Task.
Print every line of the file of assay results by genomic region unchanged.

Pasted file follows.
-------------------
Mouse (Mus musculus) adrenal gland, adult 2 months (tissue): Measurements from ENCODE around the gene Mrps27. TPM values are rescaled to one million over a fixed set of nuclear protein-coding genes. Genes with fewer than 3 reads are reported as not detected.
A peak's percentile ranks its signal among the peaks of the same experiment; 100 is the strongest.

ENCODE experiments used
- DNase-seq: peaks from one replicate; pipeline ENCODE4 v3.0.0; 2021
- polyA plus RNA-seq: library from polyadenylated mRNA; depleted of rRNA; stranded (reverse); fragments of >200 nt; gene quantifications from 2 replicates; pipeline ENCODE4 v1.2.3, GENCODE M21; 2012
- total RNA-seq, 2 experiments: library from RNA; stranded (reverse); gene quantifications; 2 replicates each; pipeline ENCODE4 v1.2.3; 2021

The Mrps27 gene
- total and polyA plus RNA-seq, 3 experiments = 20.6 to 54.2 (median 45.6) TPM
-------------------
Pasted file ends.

Mouse (Mus musculus) adrenal gland, adult 2 months (tissue): Measurements from ENCODE around the gene Mrps27. TPM values are rescaled to one million over a fixed set of nuclear protein-coding genes. Genes with fewer than 3 reads are reported as not detected.
A peak's percentile ranks its signal among the peaks of the same experiment; 100 is the strongest.

ENCODE experiments used
- DNase-seq: peaks from one replicate; pipeline ENCODE4 v3.0.0; 2021
- polyA plus RNA-seq: library from polyadenylated mRNA; depleted of rRNA; stranded (reverse); fragments of >200 nt; gene quantifications from 2 replicates; pipeline ENCODE4 v1.2.3, GENCODE M21; 2012
- total RNA-seq, 2 experiments: library from RNA; stranded (reverse); gene quantifications; 2 replicates each; pipeline ENCODE4 v1.2.3; 2021

The Mrps27 gene
- total and polyA plus RNA-seq, 3 experiments = 20.6 to 54.2 (median 45.6) TPM